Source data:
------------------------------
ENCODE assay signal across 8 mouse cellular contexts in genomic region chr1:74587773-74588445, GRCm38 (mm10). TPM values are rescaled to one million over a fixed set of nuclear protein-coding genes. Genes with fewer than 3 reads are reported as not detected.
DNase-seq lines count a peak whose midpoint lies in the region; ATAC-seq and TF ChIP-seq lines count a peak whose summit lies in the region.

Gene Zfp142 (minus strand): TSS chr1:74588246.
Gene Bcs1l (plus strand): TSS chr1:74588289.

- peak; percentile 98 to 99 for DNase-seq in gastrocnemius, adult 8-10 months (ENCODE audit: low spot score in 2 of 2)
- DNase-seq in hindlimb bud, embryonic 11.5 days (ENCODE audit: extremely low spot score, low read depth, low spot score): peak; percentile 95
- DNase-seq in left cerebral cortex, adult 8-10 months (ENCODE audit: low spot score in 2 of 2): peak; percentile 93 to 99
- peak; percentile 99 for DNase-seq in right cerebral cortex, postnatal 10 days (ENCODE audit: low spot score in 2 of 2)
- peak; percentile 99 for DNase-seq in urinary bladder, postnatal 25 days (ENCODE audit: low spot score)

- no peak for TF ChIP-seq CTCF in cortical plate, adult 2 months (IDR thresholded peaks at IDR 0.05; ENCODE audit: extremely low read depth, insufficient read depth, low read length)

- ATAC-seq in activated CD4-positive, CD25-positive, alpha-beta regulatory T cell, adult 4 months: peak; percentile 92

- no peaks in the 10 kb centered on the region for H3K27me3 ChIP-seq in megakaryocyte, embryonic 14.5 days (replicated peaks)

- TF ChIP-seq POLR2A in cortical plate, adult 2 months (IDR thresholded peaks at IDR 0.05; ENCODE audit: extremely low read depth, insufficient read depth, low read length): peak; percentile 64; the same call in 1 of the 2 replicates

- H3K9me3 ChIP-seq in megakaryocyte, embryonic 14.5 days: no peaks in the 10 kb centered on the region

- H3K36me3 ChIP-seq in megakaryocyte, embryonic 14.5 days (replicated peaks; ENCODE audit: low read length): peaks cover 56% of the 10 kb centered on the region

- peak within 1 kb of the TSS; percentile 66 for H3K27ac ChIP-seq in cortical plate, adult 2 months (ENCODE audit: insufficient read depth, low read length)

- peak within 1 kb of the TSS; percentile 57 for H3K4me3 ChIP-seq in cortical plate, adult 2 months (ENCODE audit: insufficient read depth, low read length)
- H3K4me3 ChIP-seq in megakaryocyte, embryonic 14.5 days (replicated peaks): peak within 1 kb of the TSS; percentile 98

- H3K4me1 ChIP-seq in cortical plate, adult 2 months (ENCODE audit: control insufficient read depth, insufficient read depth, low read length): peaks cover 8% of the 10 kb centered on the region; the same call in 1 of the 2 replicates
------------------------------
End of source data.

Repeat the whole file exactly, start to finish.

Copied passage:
ENCODE assay signal across 8 mouse cellular contexts in genomic region chr1:74587773-74588445, GRCm38 (mm10). TPM values are rescaled to one million over a fixed set of nuclear protein-coding genes. Genes with fewer than 3 reads are reported as not detected.
DNase-seq lines count a peak whose midpoint lies in the region; ATAC-seq and TF ChIP-seq lines count a peak whose summit lies in the region.

Gene Zfp142 (minus strand): TSS chr1:74588246.
Gene Bcs1l (plus strand): TSS chr1:74588289.

- peak; percentile 98 to 99 for DNase-seq in gastrocnemius, adult 8-10 months (ENCODE audit: low spot score in 2 of 2)
- DNase-seq in hindlimb bud, embryonic 11.5 days (ENCODE audit: extremely low spot score, low read depth, low spot score): peak; percentile 95
- DNase-seq in left cerebral cortex, adult 8-10 months (ENCODE audit: low spot score in 2 of 2): peak; percentile 93 to 99
- peak; percentile 99 for DNase-seq in right cerebral cortex, postnatal 10 days (ENCODE audit: low spot score in 2 of 2)
- peak; percentile 99 for DNase-seq in urinary bladder, postnatal 25 days (ENCODE audit: low spot score)

- no peak for TF ChIP-seq CTCF in cortical plate, adult 2 months (IDR thresholded peaks at IDR 0.05; ENCODE audit: extremely low read depth, insufficient read depth, low read length)

- ATAC-seq in activated CD4-positive, CD25-positive, alpha-beta regulatory T cell, adult 4 months: peak; percentile 92

- no peaks in the 10 kb centered on the region for H3K27me3 ChIP-seq in megakaryocyte, embryonic 14.5 days (replicated peaks)

- TF ChIP-seq POLR2A in cortical plate, adult 2 months (IDR thresholded peaks at IDR 0.05; ENCODE audit: extremely low read depth, insufficient read depth, low read length): peak; percentile 64; the same call in 1 of the 2 replicates

- H3K9me3 ChIP-seq in megakaryocyte, embryonic 14.5 days: no peaks in the 10 kb centered on the region

- H3K36me3 ChIP-seq in megakaryocyte, embryonic 14.5 days (replicated peaks; ENCODE audit: low read length): peaks cover 56% of the 10 kb centered on the region

- peak within 1 kb of the TSS; percentile 66 for H3K27ac ChIP-seq in cortical plate, adult 2 months (ENCODE audit: insufficient read depth, low read length)

- peak within 1 kb of the TSS; percentile 57 for H3K4me3 ChIP-seq in cortical plate, adult 2 months (ENCODE audit: insufficient read depth, low read length)
- H3K4me3 ChIP-seq in megakaryocyte, embryonic 14.5 days (replicated peaks): peak within 1 kb of the TSS; percentile 98

- H3K4me1 ChIP-seq in cortical plate, adult 2 months (ENCODE audit: control insufficient read depth, insufficient read depth, low read length): peaks cover 8% of the 10 kb centered on the region; the same call in 1 of the 2 replicates